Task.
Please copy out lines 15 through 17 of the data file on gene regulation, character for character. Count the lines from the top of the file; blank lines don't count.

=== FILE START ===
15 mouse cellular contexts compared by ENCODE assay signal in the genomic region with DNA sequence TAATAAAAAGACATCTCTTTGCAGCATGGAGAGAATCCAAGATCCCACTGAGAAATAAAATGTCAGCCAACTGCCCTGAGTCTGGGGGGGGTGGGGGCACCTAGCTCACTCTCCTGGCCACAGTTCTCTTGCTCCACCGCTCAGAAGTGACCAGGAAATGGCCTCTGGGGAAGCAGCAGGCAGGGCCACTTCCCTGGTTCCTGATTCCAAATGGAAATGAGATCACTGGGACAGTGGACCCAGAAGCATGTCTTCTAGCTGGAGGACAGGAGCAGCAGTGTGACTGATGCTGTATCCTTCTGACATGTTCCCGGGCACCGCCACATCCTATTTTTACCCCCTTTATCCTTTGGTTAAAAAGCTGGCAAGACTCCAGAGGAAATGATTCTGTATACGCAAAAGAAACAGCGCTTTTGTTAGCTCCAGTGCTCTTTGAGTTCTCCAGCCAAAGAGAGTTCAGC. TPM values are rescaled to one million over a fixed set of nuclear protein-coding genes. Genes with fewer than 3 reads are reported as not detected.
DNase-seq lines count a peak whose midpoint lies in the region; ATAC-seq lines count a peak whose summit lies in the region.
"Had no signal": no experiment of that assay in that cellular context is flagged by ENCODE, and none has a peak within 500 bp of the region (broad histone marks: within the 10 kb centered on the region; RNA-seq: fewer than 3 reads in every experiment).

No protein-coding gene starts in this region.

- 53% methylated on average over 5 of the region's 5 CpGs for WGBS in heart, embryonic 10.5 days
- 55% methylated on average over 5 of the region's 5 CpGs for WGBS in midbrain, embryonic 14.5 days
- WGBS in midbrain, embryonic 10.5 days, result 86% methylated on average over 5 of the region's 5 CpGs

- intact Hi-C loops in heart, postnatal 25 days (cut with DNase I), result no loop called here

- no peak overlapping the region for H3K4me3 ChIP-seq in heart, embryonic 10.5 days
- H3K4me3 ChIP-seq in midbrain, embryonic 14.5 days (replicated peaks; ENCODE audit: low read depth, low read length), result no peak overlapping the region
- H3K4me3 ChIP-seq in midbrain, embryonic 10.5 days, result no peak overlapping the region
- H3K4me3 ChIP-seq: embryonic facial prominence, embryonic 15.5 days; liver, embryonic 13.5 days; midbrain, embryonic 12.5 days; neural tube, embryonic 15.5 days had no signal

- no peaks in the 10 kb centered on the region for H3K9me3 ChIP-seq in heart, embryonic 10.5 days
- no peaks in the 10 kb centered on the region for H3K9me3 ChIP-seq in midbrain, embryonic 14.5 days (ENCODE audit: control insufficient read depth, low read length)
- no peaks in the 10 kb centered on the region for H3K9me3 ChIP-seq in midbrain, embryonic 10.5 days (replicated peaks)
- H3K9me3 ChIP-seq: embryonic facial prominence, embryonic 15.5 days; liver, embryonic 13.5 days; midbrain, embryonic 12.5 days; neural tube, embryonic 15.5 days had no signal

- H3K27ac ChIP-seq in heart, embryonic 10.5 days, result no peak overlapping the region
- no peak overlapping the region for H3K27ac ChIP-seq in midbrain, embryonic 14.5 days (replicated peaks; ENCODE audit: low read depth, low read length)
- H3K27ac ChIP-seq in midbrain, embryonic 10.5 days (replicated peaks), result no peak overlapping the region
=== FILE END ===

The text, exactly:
- no peaks in the 10 kb centered on the region for H3K9me3 ChIP-seq in midbrain, embryonic 10.5 days (replicated peaks)
- H3K9me3 ChIP-seq: embryonic facial prominence, embryonic 15.5 days; liver, embryonic 13.5 days; midbrain, embryonic 12.5 days; neural tube, embryonic 15.5 days had no signal

- H3K27ac ChIP-seq in heart, embryonic 10.5 days, result no peak overlapping the region